David Fry was the last occupier of the Malheur Refuge. On the final morning of the standoff in Oregon, there were four holdouts left. Three surrendered to the FBI early. David Fry remained behind. He rambled on, at times incoherently, mad, frenetic, suicidal. He made insane demands. He argued biblical texts with a TV evangelist’s son. He smoked cigarettes. I listened that morning, along with thousands others, to him talk through a live-stream on YouTube.

“I’m thinking that the American people need to know, that when they’re trampling on your rights this much, sometimes it’s better to die,”

Something happened as I listened. When I had thought about those misguided clowns in Oregon, it was to deride them, to mock and joke and laugh. They imagined themselves heroes, warriors, 21st century minutemen, freedom fighters on the front lines of the struggle for liberty. Professional soldiering was my trade before I laid down my rifle and picked up a pen. I knew warriors, and Senator, these bozos were no warriors.

But now, David Fry was going to kill himself. I knew it. Twitter knew it. The FBI knew it. The evangelist and the state assemblywoman on the phone with him knew it.

Thousands of us Americans watched, in our new digital colosseum, with rapid hearts and bated breath for the tragic end to our reality show political entertainment comedy.  The bullet of hyperreal punditry in 140 electronic characters was about to be fired from a real gun into the real flesh and blood head of a 27-year-old man from Ohio.

FILE--This undated photo provided by the Multnomah County Sheriff's office shows David Fry. The federal conspiracy case against Fry and six co-defendants charged with the 2016 occupation of a national wildlife refuge near Burns, Ore., is now in the hands of jurors, Thursday, Oct. 20, in Portland, Ore. Multnomah County Sheriff via AP, file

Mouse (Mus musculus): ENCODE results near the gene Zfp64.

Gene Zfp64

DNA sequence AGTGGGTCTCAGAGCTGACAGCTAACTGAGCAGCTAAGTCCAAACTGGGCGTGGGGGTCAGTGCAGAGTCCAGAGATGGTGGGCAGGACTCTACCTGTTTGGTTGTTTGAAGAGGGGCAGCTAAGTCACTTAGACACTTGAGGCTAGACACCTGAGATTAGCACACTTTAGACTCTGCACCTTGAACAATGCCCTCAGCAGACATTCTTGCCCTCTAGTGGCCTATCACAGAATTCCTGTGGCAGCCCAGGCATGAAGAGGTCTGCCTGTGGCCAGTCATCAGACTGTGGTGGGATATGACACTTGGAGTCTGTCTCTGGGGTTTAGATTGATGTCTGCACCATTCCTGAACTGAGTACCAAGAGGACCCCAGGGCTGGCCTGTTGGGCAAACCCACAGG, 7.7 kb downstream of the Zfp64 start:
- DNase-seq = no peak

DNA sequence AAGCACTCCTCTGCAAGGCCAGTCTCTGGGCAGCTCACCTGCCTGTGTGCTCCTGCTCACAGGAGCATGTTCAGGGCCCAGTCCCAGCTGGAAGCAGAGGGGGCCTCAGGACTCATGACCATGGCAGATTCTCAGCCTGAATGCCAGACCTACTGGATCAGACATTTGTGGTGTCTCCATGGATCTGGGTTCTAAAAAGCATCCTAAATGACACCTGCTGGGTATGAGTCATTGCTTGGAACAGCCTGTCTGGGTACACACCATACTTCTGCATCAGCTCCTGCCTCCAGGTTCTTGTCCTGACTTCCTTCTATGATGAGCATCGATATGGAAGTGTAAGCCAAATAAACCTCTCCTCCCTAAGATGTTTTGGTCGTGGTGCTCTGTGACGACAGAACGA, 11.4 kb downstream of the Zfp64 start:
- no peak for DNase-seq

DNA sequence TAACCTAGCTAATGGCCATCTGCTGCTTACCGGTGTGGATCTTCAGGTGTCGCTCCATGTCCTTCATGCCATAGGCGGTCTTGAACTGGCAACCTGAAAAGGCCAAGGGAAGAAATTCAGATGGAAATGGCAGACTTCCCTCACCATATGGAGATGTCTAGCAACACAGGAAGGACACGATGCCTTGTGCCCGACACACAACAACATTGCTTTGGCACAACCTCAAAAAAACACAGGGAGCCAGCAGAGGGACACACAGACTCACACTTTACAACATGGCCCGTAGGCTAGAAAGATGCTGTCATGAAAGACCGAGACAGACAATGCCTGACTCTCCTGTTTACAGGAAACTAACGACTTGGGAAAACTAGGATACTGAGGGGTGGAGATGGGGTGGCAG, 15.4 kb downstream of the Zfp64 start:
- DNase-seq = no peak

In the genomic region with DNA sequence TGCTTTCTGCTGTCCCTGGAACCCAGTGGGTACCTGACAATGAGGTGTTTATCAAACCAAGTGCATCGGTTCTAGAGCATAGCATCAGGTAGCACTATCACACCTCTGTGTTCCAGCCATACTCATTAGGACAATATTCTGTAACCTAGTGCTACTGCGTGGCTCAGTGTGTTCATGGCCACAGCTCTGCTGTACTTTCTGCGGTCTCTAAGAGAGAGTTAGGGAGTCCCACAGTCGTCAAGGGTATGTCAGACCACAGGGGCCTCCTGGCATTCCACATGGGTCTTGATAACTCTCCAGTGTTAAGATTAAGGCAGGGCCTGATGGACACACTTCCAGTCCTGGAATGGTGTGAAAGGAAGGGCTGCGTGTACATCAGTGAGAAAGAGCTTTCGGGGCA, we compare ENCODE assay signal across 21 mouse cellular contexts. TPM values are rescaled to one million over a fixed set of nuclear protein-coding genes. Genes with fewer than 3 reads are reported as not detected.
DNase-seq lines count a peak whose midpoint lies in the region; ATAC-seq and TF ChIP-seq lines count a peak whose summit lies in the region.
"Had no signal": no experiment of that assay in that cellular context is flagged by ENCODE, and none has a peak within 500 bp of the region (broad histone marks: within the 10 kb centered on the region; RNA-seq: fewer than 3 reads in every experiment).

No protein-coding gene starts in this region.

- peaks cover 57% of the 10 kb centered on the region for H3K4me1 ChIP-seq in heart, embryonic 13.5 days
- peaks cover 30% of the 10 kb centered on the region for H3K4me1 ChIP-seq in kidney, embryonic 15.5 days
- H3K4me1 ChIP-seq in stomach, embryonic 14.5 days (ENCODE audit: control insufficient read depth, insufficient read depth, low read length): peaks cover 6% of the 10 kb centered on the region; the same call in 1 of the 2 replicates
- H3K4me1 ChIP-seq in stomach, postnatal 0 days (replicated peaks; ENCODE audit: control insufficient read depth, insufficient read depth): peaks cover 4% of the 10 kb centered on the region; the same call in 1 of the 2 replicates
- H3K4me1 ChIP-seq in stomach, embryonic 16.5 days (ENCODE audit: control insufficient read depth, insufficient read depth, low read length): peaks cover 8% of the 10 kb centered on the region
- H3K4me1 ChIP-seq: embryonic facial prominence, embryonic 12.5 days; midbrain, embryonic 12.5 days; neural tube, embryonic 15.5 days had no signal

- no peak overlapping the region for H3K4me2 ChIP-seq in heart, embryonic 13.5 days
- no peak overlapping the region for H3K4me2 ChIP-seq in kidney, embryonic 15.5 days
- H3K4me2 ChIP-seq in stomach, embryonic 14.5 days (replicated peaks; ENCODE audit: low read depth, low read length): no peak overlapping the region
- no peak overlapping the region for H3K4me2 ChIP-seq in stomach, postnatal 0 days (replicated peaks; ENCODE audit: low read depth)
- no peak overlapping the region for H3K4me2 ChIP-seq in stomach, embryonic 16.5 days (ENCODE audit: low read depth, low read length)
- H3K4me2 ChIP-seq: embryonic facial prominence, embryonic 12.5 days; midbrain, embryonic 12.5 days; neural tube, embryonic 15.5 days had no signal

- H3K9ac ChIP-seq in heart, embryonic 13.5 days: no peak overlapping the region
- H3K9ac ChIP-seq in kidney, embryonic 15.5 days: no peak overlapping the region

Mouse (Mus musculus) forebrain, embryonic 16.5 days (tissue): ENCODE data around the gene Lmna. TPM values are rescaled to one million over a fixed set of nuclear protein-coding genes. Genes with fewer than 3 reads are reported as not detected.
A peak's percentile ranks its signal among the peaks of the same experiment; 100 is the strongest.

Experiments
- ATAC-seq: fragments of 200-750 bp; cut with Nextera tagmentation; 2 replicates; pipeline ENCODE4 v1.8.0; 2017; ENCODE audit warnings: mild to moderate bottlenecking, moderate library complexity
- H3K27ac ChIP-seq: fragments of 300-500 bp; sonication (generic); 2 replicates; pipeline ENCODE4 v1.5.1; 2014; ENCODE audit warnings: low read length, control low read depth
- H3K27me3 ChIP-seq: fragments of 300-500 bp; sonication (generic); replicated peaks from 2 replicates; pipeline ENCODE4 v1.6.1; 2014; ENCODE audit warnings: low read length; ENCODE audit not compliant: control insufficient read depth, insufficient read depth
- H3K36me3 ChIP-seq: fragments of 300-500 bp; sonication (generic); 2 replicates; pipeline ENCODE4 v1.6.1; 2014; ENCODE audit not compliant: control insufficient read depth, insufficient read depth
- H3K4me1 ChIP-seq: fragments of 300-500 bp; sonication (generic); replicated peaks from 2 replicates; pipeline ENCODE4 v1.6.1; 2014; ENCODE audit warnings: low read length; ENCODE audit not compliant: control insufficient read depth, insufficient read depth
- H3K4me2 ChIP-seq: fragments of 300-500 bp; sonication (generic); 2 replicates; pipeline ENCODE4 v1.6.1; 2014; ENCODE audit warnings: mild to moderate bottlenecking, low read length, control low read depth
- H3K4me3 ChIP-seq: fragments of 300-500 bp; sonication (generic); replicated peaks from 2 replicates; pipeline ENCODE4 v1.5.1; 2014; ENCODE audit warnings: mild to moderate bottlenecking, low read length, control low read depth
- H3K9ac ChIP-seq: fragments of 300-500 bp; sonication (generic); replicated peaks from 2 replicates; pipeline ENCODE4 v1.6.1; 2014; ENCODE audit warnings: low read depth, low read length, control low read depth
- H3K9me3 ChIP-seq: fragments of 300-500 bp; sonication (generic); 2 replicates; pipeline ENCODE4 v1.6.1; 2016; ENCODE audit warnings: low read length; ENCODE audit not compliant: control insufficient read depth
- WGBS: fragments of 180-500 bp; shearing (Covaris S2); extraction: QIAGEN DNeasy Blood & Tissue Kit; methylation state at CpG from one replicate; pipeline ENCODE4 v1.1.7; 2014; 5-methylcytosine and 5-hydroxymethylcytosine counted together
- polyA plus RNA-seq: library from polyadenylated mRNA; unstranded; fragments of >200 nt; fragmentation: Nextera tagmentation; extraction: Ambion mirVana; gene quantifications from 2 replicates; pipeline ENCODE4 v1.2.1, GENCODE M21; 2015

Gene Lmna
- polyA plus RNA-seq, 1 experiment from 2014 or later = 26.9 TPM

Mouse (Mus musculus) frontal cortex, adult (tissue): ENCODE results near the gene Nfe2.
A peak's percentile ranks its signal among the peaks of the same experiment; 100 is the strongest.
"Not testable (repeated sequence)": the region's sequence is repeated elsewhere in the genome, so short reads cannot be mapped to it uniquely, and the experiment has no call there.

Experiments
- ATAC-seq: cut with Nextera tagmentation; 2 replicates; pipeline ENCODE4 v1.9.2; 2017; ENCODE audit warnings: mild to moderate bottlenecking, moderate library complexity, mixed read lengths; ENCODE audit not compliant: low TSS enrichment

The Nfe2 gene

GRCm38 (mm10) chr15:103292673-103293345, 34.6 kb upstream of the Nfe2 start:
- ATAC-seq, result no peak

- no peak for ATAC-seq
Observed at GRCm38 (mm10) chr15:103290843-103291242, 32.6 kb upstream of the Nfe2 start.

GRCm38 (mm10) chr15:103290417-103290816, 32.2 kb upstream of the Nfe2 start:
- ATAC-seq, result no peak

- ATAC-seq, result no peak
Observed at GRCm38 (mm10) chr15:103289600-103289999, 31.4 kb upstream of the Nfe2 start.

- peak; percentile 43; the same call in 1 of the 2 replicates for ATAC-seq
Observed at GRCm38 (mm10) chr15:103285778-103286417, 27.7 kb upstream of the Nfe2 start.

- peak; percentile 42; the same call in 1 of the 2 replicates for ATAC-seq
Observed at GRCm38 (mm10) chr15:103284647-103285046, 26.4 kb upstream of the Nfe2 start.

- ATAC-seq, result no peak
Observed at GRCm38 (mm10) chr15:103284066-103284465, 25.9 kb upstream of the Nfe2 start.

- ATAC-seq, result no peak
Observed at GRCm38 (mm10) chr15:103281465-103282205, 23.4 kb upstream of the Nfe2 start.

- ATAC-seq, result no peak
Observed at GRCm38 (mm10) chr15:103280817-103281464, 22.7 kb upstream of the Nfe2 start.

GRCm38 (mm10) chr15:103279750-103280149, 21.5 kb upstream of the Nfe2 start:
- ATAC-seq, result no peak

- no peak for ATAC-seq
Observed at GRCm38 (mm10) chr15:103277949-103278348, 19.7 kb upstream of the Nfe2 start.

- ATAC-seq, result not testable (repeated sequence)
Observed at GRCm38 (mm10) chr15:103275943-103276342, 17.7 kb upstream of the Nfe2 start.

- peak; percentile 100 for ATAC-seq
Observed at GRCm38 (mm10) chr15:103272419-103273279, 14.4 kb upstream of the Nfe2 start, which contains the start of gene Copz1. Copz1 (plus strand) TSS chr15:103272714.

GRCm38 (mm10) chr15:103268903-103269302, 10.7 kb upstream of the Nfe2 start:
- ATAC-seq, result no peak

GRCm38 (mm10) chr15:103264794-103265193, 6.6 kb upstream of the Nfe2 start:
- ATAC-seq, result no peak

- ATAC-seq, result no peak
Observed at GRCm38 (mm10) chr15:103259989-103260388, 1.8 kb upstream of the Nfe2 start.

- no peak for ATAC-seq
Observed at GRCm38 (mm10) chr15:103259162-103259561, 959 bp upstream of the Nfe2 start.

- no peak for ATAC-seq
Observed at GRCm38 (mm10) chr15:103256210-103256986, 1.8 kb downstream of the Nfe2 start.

FILE–This undated photo provided by the Multnomah County Sheriff’s office shows David Fry. The federal conspiracy case against Fry and six co-defendants charged with the 2016 occupation of a national wildlife refuge near Burns, Ore., is now in the hands of jurors, Thursday, Oct. 20, in Portland, Ore.

The writer Wallace Stegner said that, “It should not be denied that being footloose has always exhilarated us. It is associated in our minds with escape from history and oppression and law and irksome obligations, with absolute freedom, and the road has always led West.” David Fry and I both made journeys west this winter. And as I listened to this deranged man, the eerie similarities unnerved and disarmed me. We were the same age. We both came from the Midwest. If he was going to kill himself, what did that mean for me?

I joined the Marine Corps in 2008, part of the push to get the force level up to 202,000. Iraq had dominated the news in my high school years, and as I waited to go to boot camp, the summer after I graduated, I wondered if and when I would be asked to go fight in that place, and how I would conduct myself in a moment of truth.

Two weeks after landing at Marine Corps Recruit Training Depot San Diego, Barack Obama was elected president. That December, while I was getting ready for final drill, 2nd Battalion, 7th Marines returned from Afghanistan, and for the first time the names of strange new cities began to be heard in huddled conversations of Marines. Not Fallujah and Ramadi, cities in some place called Helmand — Sangin, Now Zad, Musa Qala. One of our School of Infantry instructors finally made clear what we were slowly realizing, we weren’t going to Iraq. We were going to a war that was older, but was about to be made new.